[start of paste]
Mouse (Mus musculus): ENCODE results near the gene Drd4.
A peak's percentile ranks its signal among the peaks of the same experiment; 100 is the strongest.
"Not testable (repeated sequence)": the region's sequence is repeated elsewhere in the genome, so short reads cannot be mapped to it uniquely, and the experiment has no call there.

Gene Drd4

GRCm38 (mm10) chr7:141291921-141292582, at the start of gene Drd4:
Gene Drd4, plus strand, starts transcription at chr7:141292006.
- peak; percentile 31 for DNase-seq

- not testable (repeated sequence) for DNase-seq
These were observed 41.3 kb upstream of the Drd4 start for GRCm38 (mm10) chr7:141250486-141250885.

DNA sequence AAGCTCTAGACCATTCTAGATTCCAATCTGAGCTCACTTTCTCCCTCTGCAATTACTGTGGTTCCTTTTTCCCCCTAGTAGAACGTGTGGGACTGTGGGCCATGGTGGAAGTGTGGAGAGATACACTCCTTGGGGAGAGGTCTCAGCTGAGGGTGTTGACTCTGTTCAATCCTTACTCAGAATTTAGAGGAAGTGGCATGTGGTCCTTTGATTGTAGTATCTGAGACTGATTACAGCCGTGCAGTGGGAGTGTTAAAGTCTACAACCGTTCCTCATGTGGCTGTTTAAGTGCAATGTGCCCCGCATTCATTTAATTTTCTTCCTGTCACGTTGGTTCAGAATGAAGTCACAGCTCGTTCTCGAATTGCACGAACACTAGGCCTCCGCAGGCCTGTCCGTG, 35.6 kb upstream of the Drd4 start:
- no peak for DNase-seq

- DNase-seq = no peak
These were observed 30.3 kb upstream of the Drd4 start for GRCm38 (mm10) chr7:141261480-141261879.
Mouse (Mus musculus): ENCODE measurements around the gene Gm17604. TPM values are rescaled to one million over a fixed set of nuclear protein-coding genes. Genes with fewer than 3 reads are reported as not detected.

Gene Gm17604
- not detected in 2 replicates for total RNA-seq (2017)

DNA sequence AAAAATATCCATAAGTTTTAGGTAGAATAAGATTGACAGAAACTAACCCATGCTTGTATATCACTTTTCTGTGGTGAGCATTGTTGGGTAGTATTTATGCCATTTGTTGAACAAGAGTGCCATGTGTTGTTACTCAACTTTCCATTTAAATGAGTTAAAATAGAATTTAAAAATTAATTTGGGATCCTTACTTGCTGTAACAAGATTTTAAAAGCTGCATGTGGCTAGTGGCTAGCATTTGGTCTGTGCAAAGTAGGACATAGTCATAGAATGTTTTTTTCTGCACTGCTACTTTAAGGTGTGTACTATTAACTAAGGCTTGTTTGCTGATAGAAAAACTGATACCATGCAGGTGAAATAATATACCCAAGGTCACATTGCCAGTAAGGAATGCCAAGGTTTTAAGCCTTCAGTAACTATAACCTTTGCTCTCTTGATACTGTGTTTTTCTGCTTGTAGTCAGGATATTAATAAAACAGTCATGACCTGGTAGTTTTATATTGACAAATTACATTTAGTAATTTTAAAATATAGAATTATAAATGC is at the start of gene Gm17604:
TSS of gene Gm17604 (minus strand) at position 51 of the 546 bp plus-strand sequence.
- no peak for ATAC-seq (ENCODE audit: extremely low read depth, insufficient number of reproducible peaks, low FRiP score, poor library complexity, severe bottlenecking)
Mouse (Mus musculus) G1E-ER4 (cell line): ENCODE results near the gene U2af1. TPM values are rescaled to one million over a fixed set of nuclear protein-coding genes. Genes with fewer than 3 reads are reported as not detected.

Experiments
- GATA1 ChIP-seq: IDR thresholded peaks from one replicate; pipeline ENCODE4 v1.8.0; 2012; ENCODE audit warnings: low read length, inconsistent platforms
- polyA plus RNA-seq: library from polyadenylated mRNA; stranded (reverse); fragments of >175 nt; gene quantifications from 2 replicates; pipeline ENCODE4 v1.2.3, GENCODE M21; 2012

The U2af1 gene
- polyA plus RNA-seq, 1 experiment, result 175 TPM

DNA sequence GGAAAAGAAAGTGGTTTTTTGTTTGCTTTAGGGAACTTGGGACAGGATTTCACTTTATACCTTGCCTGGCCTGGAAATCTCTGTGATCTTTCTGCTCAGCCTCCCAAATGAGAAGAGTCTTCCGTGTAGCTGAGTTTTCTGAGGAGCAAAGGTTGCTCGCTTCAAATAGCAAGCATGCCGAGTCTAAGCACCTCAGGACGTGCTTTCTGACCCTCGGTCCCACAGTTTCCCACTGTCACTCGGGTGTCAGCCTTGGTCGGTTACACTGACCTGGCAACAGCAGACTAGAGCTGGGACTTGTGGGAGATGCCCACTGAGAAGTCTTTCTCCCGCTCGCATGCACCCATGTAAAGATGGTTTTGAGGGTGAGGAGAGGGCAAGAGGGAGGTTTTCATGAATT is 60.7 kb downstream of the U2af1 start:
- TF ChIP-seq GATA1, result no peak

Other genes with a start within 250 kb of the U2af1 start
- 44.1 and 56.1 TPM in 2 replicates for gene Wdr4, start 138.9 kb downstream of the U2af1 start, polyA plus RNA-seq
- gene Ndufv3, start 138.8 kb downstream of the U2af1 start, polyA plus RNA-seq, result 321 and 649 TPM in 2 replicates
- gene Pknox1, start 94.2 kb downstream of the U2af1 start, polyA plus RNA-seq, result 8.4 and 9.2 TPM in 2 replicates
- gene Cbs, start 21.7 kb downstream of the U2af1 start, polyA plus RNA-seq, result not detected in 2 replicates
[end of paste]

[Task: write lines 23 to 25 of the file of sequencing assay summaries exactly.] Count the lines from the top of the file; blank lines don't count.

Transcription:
- polyA plus RNA-seq: library from polyadenylated mRNA; stranded (reverse); fragments of >175 nt; gene quantifications from 2 replicates; pipeline ENCODE4 v1.2.3, GENCODE M21; 2012

The U2af1 gene
- polyA plus RNA-seq, 1 experiment, result 175 TPM